HILTON HEAD ISLAND, SC — Harold Varner III blasted an 8-under 63 on Saturday to take a one-shot lead at the RBC Heritage to earn his first PGA Tour win.
Varner had eight birdies in a bogey-free round to match Cameron Young’s opening score as the week’s lowest score at Harbor Town Golf Links. Varner had an 11-under 202.
Varner needs to be just as crisp on Sunday as FedEx Cup champion Patrick Cantlay, 2019 British Open winner Shane Lowry of Ireland and Erik van Rooyen of South Africa suffered a setback.
Cantlay, the second-round leader, had a 70. Lowry shot 65 and van Rooyen had a 67.
Former RBC Heritage champion Matt Kuchar, Hudson Swafford, Sepp Straka and Aaron Wise were 9 under. Swafford shot 66, Kuchar and Straka 67, and Wise 68.
Varner has two international wins to his name, winning the Australian PGA Championship in 2016 and the Saudi International in February.
He seemed to put himself out there with his Friday finish, going 4 over his last four holes for a 72. But it was a decision on the sixth that angered Varner – and spurred him on for Saturday.
Varner’s tee shot on the sixth par 4 was whistled wide. Varner told officers he saw a spectator pick up the ball, which was eventually identified as Varner’s, and he may have put it back past the out-of-bounds mark.
The decision was made and Varner then double bogeyed and raged about it. “I would say I’m really good at putting things aside, but I haven’t put that aside,” he said.
Instead, he used the frustrating finish to fuel his run to the front. Varner screwed four of his first six holes – including the problematic sixth – and took the lead on the 16th hole with a 10-foot shot.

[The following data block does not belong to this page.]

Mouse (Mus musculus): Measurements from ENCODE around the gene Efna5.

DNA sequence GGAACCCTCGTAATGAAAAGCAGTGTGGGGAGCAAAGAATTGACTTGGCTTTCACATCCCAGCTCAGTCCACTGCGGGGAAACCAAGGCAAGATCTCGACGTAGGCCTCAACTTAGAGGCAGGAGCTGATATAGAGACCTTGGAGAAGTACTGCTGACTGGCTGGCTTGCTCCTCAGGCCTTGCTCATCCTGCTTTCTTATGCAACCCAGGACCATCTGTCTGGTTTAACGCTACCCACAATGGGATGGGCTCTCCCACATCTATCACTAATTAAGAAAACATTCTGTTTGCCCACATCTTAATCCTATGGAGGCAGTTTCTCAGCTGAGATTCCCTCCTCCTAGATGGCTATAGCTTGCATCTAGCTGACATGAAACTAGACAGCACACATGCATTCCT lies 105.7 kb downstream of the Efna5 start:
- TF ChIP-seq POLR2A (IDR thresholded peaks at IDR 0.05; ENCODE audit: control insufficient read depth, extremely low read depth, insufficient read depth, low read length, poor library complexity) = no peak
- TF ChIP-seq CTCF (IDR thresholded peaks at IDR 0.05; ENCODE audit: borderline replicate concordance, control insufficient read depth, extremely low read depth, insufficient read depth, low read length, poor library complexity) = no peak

Harbor Town is a far cry from Varner’s preferred layout — “It’s my favorite because we can race here,” said Varner, who lives in Gastonia, North Carolina — despite finishing second here last year and in six in the ’60s has shot his last seven rounds.
Varner said every shot here was “super uncomfortable.”
“I feel like I’m always kind of running it out there,” he said. “But if you can run it 72 holes, you can do some damage.”
Lowry, too, bounced back from a 72 on Friday to come within a shot of the lead. He was choppy at first, following birdies on the second and fifth holes with bogeys on the next. But he stabilized thereafter for 65, which matched his career low at Harbor Town.
Lowry said conditions, particularly Friday’s gusts of 20mph or more, had eased leaving the normally difficult course defenseless.
“Yesterday was one of those days when you have to close the hatches,” said Lowry.
“Whereas today I felt like every time you had a good number,” said Lowry, “you could really go for the flags. And I did and I took some good shots.”
He’ll need more of this Sunday if he hopes for his third career Tour win and first since the British Open in 2019.
Cantlay finished Friday with a swing — four straight birdies from 15th through 18th, the course’s toughest stretch — for a two-shot lead.
But he couldn’t find that often this round. He caught Varner with birdies on the sixth, seventh and ninth holes and then fell behind with bogeys on the 11th and 12th holes. On the 18th he drew within a shot of Varner, his approach landing within 5 feet for a closing birdie.
“It had some good, it had some not-so-good,” Cantlay said. “But I’m in a really good position for tomorrow. Especially with that final birdie on 18, get some momentum and I’m obviously right there.”
Tommy Fleetwood, who teed off more than 3.5 hours before Cantlay’s last pairing, posted a 64 to give a first indication of the very doable course.
Like Lowry, Maverick McNealy and Peter Malnati had 65s. Swafford, Wyndham Clark and Graeme McDowell scored 66s. Overall, 45 of the 71 participants were under 70.
On Friday, no one shot fewer than 67 and there were only 19 out of 130 players who had points in their 60s.